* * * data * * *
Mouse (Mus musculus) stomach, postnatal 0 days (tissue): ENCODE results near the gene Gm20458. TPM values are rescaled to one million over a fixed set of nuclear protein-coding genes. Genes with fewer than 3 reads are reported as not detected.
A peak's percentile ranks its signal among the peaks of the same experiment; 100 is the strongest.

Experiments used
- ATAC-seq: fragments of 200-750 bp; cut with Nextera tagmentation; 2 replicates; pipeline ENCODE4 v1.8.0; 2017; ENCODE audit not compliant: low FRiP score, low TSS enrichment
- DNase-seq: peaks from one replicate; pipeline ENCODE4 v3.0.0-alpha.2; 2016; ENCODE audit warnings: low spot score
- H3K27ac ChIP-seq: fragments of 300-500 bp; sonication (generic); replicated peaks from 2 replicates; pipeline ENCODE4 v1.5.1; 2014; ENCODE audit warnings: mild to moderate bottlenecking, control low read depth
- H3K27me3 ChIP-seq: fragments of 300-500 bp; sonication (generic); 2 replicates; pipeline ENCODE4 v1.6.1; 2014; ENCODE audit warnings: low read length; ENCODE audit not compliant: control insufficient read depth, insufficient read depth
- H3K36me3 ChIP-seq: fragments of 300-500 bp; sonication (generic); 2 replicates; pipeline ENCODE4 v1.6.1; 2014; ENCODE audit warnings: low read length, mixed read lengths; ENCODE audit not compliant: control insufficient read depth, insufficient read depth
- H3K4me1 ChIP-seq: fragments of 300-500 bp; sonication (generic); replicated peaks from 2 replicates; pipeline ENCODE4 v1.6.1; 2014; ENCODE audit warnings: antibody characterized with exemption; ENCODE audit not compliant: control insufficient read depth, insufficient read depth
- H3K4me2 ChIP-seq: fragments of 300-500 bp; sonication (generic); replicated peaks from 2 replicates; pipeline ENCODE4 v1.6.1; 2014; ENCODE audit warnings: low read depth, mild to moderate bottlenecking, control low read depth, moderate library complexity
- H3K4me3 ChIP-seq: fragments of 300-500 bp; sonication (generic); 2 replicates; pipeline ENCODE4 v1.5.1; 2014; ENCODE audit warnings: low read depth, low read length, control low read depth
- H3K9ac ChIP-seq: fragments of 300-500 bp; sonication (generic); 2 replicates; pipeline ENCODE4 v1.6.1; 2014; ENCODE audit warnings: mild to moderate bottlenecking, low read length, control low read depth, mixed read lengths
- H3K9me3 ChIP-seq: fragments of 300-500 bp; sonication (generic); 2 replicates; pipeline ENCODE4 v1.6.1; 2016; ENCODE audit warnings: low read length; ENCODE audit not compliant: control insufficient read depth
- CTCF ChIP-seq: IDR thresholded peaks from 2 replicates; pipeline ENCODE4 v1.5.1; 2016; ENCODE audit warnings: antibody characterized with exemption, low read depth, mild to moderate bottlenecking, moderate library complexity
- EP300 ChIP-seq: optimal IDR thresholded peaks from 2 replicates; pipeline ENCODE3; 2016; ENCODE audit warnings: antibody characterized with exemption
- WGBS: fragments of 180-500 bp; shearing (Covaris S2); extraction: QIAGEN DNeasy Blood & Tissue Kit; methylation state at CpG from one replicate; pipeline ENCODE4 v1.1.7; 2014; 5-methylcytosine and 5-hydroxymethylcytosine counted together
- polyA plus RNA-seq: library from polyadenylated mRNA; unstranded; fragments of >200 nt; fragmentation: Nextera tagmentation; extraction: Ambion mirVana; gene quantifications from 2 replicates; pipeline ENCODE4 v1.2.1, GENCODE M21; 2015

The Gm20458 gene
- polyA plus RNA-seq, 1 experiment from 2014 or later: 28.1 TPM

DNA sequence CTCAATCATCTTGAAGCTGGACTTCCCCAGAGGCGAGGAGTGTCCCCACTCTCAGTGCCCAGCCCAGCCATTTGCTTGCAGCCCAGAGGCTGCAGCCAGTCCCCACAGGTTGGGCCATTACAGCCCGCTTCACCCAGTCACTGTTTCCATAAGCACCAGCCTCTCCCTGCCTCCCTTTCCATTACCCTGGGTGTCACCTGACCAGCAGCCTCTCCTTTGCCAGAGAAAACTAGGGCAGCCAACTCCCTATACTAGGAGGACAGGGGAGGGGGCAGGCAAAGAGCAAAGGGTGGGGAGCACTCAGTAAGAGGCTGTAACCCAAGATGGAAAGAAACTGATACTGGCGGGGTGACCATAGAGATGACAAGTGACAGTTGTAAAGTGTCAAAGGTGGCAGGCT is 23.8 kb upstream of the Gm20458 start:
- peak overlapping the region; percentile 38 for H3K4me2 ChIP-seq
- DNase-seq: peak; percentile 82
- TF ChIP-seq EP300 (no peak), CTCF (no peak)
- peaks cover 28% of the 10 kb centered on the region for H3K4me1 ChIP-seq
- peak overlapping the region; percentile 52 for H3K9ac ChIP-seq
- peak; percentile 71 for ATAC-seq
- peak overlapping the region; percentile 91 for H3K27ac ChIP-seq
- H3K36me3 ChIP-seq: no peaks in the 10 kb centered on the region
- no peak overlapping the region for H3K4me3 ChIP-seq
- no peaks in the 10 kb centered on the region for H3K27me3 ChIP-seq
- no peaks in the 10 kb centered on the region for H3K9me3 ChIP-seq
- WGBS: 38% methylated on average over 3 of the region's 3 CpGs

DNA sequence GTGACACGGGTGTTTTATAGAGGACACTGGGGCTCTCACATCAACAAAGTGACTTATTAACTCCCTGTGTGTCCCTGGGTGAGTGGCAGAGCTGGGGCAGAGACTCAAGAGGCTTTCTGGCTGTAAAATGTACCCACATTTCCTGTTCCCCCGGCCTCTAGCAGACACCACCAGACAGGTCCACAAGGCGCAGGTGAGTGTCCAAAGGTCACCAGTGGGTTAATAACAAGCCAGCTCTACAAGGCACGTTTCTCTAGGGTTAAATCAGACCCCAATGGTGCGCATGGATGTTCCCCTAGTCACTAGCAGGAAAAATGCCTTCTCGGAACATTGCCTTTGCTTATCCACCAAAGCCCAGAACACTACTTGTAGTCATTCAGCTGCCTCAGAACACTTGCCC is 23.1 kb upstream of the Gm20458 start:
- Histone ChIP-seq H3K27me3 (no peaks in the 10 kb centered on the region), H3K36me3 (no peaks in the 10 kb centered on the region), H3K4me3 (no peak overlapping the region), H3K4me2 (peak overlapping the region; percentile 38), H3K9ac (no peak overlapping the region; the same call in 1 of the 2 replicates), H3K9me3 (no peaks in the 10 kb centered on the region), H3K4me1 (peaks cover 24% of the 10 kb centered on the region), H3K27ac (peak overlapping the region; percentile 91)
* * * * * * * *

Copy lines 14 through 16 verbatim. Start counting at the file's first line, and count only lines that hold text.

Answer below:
- CTCF ChIP-seq: IDR thresholded peaks from 2 replicates; pipeline ENCODE4 v1.5.1; 2016; ENCODE audit warnings: antibody characterized with exemption, low read depth, mild to moderate bottlenecking, moderate library complexity
- EP300 ChIP-seq: optimal IDR thresholded peaks from 2 replicates; pipeline ENCODE3; 2016; ENCODE audit warnings: antibody characterized with exemption
- WGBS: fragments of 180-500 bp; shearing (Covaris S2); extraction: QIAGEN DNeasy Blood & Tissue Kit; methylation state at CpG from one replicate; pipeline ENCODE4 v1.1.7; 2014; 5-methylcytosine and 5-hydroxymethylcytosine counted together